On the Sunday morning following the arrival of Hurricane Michael, Carol called Sandra’s sister, Sharmon Hardin and asked if Sandra still lived in Florida. The answer was “Yes.” Sharmon gave Carol her sister’s telephone number and of course she called Sandra. During the conversation, Carol shared with Sandra that her boss was looking for creative ways to get laundry done for his men who were assisting with getting power restored in the area. They had received an exorbitant quote to do the men’s laundry and knowing that the need could exist for weeks and perhaps even months, the boss was searching for creative ways the men could have clean laundry without spending an excessive amount.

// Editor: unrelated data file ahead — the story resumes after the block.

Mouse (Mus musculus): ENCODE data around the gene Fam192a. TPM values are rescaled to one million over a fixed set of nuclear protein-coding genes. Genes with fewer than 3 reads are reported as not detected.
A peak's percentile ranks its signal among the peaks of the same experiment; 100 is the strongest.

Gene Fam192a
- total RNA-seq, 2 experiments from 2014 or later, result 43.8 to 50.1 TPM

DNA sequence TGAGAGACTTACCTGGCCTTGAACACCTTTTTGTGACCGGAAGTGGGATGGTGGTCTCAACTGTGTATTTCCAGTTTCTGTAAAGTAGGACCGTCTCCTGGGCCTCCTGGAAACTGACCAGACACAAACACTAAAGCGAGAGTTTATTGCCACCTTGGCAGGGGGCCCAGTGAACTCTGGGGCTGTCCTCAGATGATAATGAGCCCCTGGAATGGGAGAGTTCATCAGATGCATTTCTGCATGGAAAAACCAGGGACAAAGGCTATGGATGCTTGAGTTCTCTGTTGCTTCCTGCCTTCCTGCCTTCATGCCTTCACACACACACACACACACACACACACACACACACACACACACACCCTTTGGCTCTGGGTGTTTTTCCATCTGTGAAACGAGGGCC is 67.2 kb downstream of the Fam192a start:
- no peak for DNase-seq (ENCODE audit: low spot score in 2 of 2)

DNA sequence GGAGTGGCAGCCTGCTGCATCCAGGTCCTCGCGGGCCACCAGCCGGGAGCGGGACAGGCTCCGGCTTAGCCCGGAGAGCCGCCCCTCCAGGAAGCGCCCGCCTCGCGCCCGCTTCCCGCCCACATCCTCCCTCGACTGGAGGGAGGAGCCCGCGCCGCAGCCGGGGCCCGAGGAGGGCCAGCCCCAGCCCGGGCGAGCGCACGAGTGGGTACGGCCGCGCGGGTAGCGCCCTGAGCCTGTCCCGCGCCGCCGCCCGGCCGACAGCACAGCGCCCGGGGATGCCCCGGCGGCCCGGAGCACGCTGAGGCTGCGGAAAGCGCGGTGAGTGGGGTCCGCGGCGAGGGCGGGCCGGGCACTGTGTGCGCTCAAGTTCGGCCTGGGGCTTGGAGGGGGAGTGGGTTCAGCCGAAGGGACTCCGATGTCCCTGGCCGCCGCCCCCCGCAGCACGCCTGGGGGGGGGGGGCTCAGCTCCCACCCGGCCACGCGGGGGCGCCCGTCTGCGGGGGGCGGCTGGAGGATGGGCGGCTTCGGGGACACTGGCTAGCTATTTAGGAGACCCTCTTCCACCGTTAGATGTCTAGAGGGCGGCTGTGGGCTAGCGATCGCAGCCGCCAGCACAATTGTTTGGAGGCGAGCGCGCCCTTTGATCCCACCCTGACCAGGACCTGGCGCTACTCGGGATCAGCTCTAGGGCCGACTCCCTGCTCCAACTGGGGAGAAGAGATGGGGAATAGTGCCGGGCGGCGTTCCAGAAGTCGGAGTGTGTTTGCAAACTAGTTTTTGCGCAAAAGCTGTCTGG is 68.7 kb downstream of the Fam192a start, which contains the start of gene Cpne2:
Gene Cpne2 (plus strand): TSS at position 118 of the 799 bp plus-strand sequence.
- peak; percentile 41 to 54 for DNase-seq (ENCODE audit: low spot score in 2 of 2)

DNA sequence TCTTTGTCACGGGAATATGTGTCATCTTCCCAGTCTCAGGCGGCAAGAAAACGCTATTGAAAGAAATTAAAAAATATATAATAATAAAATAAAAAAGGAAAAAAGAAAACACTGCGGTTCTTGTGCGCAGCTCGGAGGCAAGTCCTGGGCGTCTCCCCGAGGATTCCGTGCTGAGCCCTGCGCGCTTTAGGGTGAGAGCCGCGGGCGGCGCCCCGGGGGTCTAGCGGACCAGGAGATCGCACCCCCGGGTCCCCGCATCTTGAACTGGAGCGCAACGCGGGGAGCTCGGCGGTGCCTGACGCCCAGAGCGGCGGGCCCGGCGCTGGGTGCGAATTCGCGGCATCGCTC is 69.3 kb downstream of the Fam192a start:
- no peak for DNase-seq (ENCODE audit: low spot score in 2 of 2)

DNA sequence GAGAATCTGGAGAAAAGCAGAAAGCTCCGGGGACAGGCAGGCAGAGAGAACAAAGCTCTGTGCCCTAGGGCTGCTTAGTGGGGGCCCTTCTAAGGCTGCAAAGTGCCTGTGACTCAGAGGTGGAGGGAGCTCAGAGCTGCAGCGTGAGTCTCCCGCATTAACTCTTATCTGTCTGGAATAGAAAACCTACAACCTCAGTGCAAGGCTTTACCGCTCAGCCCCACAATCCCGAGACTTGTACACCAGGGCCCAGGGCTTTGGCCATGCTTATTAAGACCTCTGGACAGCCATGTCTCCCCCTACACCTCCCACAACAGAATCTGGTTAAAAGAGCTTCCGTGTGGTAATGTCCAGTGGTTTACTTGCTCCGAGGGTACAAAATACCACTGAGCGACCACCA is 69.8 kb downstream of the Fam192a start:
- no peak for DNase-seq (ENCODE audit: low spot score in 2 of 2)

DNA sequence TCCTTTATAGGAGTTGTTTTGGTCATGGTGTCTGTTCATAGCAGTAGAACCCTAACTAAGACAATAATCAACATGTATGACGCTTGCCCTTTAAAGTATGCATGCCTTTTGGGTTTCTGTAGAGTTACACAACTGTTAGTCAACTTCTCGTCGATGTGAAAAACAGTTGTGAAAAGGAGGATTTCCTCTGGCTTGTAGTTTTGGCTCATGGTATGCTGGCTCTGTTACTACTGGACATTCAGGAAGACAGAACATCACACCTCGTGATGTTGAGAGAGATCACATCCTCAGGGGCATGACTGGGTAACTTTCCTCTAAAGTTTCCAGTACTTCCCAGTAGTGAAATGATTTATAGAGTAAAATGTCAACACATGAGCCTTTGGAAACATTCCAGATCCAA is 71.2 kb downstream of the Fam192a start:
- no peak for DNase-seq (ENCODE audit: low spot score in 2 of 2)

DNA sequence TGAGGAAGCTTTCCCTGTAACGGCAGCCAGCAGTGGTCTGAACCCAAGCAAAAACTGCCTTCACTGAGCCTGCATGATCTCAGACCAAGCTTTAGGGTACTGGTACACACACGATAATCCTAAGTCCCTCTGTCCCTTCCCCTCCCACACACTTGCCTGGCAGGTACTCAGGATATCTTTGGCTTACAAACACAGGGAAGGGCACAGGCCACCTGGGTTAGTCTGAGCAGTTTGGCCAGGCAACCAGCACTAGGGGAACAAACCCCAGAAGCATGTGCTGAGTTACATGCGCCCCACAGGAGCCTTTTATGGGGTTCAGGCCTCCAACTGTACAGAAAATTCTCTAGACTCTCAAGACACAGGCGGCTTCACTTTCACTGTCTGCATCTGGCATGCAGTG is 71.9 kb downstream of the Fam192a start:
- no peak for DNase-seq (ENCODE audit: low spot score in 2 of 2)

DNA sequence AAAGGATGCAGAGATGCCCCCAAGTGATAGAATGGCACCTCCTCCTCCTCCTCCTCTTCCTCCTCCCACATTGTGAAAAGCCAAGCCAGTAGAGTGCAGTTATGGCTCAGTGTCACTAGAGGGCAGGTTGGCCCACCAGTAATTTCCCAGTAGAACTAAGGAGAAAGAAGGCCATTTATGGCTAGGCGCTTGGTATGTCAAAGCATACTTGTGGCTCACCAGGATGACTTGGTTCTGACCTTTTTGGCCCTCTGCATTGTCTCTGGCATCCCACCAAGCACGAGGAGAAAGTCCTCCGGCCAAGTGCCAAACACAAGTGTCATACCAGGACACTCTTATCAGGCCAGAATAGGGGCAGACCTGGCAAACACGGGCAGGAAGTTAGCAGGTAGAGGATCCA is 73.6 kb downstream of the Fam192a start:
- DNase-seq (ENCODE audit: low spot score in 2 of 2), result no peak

Sandra, ready to do whatever she could and help in any way told Carol she might be able to get ladies from the area to do the laundry for the men if they could get the laundry to and from her. Debbie Marcum, who works with the Communications Marketing Department for Power South contacted Sandra and reported that someone would pick up the men’s dirty laundry from places where the lineman were staying and bring it to First Baptist Church, Bonifay,  or to Sandra’s place of employment.

Dwight Rich provided the coins for the laundry.